The Sentimental Agents In The Volyen Empire
(Documents Relating to) The Sentimental Agents in the Volyen Empire is a 1983 science fiction novel by Nobel Prize in Literature-winner Doris Lessing. It is the fifth book in her five-book Canopus in Argos series and comprises a set of documents that describe the final days of the Volyen Empire, located at the edge of our galaxy and under the influence of three other galactic empires, the benevolent Canopus, the tyrannical Sirius, and the malicious Shammat of Puttiora.
The Sentimental Agents in the Volyen Empire is a social satire written in the tradition of Jonathan Swift and George Orwell, and focuses on the debasement of language in political rhetoric. In Lessing's fictional universe it is propaganda that keeps the fragile empires afloat, and when language becomes too distorted, some of her characters succumb to a condition called "undulant rhetoric" and are placed in a Hospital for Rhetorical Diseases.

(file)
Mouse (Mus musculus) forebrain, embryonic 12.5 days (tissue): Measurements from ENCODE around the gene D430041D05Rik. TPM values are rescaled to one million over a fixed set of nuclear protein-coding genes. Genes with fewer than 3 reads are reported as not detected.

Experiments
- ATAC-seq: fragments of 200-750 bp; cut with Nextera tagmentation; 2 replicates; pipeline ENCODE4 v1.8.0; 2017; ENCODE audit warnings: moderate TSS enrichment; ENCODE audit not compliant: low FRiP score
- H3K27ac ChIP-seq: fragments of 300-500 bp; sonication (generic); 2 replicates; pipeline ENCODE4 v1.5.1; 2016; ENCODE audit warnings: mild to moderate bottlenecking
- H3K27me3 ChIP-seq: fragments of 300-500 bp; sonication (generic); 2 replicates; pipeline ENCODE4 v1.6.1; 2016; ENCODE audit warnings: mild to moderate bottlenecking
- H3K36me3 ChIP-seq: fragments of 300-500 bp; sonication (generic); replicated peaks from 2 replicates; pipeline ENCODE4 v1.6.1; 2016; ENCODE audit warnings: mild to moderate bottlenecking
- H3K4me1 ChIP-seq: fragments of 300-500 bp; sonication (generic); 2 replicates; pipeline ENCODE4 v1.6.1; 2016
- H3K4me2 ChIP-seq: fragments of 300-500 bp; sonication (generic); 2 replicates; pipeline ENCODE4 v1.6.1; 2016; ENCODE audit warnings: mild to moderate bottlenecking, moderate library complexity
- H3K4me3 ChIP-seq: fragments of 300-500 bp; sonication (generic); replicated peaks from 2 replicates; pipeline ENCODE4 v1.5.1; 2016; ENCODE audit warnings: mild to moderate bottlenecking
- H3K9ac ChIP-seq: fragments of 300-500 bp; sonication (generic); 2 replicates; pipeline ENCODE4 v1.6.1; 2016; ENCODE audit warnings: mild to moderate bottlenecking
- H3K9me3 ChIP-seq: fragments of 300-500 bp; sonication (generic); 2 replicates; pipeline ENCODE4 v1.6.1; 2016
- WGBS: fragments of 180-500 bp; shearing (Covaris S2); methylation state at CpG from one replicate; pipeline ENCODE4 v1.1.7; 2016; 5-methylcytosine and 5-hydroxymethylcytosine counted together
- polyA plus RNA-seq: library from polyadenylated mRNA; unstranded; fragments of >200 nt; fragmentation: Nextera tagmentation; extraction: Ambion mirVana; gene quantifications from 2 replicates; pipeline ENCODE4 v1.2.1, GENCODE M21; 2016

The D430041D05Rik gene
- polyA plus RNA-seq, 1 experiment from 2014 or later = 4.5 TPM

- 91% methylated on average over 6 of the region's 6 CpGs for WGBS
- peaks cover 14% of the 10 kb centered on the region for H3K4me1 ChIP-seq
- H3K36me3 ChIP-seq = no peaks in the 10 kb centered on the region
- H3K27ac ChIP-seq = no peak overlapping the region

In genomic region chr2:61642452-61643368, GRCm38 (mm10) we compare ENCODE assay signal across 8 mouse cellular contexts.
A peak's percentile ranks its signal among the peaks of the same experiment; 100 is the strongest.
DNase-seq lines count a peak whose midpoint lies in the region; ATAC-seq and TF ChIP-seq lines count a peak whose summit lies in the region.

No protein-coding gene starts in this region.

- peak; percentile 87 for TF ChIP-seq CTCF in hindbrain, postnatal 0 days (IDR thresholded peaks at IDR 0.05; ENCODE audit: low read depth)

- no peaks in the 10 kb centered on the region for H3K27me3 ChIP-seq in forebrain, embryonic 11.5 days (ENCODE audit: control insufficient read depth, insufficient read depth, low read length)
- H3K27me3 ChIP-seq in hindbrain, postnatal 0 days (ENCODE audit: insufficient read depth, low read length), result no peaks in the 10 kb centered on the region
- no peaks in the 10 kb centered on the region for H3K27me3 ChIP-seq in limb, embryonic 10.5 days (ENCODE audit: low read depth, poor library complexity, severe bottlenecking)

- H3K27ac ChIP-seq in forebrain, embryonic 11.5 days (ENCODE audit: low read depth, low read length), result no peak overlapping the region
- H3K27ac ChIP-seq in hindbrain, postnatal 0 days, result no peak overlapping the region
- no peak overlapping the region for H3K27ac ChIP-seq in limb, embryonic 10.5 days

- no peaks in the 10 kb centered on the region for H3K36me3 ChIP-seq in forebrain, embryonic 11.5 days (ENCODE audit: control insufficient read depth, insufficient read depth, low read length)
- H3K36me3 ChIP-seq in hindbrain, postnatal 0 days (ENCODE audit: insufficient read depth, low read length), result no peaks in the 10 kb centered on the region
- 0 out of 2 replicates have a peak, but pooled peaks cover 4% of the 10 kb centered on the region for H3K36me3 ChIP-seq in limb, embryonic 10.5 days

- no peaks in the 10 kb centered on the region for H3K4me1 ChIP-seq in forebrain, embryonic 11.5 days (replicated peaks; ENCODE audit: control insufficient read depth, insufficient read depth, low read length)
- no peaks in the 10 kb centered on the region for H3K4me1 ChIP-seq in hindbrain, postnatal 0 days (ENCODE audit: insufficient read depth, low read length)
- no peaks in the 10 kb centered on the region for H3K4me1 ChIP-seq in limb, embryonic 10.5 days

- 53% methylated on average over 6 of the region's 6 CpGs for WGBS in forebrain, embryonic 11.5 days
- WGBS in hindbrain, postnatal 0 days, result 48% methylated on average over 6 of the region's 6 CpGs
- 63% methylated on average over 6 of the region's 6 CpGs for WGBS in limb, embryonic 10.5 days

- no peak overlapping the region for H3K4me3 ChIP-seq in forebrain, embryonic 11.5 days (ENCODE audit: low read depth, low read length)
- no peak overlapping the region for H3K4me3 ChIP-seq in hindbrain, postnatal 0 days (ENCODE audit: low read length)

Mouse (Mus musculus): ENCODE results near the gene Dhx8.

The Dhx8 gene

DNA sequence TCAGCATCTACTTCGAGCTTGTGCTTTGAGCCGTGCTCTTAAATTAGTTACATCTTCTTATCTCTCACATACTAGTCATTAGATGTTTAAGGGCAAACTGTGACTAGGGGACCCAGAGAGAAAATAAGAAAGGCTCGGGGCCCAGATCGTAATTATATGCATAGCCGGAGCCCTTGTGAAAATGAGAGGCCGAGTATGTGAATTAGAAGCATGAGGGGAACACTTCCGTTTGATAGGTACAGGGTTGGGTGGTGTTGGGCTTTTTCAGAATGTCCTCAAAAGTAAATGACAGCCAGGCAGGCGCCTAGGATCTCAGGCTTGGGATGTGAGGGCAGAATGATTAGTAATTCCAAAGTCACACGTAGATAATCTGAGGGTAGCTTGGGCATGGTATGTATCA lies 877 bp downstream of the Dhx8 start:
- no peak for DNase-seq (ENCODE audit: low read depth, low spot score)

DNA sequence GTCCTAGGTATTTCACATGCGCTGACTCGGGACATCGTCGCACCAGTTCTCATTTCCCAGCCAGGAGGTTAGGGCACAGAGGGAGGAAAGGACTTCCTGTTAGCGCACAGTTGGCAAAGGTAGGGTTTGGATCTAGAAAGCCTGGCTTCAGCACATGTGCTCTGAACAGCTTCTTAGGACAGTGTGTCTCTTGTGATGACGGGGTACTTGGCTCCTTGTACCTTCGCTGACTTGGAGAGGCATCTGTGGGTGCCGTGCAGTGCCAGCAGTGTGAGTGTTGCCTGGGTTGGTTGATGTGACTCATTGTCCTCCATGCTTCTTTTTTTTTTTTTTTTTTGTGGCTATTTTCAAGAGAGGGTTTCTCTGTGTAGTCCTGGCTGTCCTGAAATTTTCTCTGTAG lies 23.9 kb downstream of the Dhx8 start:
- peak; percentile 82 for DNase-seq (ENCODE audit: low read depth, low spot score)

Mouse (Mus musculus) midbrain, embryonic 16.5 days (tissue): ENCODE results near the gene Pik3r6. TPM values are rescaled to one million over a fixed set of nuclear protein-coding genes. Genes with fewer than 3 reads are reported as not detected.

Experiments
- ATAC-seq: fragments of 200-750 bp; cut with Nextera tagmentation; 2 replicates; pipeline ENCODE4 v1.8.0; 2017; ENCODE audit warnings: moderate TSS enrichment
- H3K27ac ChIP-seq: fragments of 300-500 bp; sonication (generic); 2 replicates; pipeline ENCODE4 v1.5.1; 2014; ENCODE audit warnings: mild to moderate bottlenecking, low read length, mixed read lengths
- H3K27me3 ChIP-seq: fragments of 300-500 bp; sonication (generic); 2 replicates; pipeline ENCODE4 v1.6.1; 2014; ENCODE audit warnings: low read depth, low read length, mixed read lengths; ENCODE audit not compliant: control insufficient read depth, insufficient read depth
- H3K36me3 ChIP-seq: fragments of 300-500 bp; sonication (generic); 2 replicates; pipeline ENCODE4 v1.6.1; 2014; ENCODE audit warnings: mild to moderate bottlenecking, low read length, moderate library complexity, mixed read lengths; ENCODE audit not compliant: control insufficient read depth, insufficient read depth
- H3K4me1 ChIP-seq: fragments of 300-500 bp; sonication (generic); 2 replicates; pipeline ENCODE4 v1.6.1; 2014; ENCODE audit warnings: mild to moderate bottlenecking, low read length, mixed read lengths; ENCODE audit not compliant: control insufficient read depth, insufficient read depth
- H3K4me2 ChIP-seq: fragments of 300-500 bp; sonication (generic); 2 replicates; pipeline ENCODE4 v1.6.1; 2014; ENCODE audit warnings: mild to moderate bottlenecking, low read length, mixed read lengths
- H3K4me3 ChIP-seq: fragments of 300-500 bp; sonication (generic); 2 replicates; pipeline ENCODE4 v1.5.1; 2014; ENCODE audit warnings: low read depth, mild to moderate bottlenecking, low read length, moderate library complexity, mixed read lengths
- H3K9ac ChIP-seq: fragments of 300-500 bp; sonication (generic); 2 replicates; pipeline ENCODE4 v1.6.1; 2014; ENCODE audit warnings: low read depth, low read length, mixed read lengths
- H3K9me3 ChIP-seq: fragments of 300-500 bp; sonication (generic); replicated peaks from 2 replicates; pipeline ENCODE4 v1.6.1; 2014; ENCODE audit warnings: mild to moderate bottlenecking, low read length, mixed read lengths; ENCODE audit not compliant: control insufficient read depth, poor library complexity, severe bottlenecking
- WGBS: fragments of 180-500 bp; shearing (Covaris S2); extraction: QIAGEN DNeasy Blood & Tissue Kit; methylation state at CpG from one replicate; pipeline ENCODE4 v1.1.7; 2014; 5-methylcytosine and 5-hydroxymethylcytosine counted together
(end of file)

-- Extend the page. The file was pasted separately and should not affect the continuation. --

Because of its focus on characterization and social/cultural issues, and the de-emphasis of technological details, this book is not strictly science fiction but soft science fiction, or "space fiction" as Lessing calls her Canopus in Argos series. While The Sentimental Agents can be read as a stand-alone book, Lessing does continue with the history of the Sirian Empire, picking up from where she left off in The Sirian Experiments (1980), the third book in the Canopus series.
Famous quotes containing the words empire, agents and/or sentimental:
“So farewell hope, and with hope, farewell fear,
Farewell remorse! All good to me is lost;
Evil, be thou my Good: by thee at least
Divided empire with Heavens King I hold,
By thee, and more than half perhaps will reign;
As Man ere long, and this new World, shall know.”
—John Milton (16081674)
“Luckless is the country in which the symbols of procreation are the objects of shame, while the agents of destruction are honored! And yet you call that member your pudendum, or shameful part, as if there were anything more glorious than creating life, or anything more atrocious than taking it away.”
—Savinien Cyrano De Bergerac (16191655)
“No need to be sentimental to mourn the loss of Paradise.”
—Mason Cooley (b. 1927)